Ask three different economists and you’ll get three different answers.
While that’s not anything new, the different ways some analysts have spun the surprise — one of the biggest on U.S. data in many months — is exceptionally far from anything resembling a consensus.
New home sales – a leading indicator for housing – plummeted by 14.5 percent in March, totally wrong-footing the Reuters consensus of forecasters. They were expecting modest improvement after a decidedly poor winter for the U.S. economy on nearly all measures.
Here’s how some of them explained away the data.
“Based on the data, it is easy to conclude that housing demand is rolling over, perhaps due to higher mortgage rates. Yet, this conclusion is out of synch with home prices which continue to appreciate rapidly and indeed show no sign of slowing. We believe that the answer to these seemingly diverging trends lies on the supply side. Measured as a percentage of the housing stock, total housing inventory – including shadow or pending supply – stands at the lowest level since 2005, when the housing boom was in full swing. While inventory shortages may be curtailing sales, they are unambiguously positive for residential construction and for the broader economy going forward.” – Aneta Markowska and Brian Jones, Societe Generale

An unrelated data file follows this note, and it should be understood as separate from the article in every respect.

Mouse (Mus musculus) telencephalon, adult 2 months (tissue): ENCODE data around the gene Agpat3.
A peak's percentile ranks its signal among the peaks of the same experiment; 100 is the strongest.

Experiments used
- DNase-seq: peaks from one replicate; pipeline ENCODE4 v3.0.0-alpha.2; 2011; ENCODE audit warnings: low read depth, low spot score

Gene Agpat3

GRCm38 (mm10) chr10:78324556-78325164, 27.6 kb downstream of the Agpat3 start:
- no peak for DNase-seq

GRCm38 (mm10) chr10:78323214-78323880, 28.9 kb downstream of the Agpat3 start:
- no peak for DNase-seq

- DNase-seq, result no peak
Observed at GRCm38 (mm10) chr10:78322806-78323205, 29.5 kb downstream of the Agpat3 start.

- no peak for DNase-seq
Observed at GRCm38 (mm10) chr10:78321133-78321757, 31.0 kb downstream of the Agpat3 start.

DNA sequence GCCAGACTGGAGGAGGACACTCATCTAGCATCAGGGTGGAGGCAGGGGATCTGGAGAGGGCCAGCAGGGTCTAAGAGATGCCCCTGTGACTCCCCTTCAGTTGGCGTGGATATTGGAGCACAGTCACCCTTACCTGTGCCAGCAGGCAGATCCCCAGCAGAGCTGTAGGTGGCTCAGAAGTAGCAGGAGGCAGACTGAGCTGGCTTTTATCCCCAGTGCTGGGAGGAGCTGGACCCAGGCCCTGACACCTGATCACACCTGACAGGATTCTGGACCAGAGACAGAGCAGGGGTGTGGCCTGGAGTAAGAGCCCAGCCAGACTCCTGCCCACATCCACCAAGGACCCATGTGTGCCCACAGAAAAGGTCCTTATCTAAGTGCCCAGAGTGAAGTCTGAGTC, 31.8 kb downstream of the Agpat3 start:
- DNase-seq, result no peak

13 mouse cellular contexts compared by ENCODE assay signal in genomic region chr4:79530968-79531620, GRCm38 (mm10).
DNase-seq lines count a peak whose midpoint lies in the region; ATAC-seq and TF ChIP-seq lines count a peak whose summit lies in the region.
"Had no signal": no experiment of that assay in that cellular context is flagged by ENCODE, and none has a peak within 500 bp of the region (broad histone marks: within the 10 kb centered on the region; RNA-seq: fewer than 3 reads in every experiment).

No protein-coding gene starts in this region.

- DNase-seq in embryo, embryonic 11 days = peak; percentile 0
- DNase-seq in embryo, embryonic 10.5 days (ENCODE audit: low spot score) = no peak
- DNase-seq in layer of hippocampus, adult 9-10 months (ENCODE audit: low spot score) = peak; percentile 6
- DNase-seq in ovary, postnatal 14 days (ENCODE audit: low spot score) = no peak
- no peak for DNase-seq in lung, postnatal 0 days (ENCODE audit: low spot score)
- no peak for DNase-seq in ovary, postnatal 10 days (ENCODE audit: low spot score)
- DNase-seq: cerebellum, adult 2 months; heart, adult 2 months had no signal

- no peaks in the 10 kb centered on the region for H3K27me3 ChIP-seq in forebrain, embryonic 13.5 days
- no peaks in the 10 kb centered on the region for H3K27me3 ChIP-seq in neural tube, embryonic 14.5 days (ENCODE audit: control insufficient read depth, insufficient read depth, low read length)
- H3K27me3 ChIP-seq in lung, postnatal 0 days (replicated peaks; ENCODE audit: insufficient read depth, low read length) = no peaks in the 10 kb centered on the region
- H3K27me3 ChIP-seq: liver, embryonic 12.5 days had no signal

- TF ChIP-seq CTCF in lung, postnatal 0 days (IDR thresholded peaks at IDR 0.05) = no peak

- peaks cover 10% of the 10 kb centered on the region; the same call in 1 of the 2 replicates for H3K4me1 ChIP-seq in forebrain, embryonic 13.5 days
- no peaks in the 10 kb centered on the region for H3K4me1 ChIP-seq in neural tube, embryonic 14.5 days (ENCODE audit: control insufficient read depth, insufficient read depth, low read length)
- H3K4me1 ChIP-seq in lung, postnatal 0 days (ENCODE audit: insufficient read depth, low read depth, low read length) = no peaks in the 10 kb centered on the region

“Very weak results, with new home sales down 14.5% to a 384,000 unit annual rate. It’s hard to make much sense out of the recent pattern of these data as currently reported. January sales in the worst of the winter weather were revised up to 470,000, a six-year high, and supposedly since surging to a cycle high during the polar vortex, sales have now plummeted 18% in the past two months as the weather has improved and mortgage rates have moved a bit lower. Low supplies of homes for sale probably contributed to softer recent sales and boosted prices, but much of the recent volatility in sales is likely sampling noise, and a record increase in prices mostly resulted from a large shift in the mix of homes sold. This data point should be discounted, in our view, but on an underlying basis housing does seem to be a notable lagging area as other parts of the economy show signs of broadly improving with the weather, with credit and inventory issues in the West weighing on home sales in recent months.” – Ted Wieseman, Morgan Stanley
“New home sales are a leading indicator for the housing market, as sales are counted when contracts are signed, not when a closing takes place. With inventory at a three and a half year high, prices at all-time highs, and sales plummeting, something has to give. There are two short-term options: credit standards loosen in order to boost sales (sound familiar?) or prices fall as supply and demand find equilibrium. The third option, and most likely, is a combination of the two. In this case, expect moderate sales to continue, but anyone who was counting on housing to spur the economy will be disappointed.” -- Jay Morelock, FTN Financial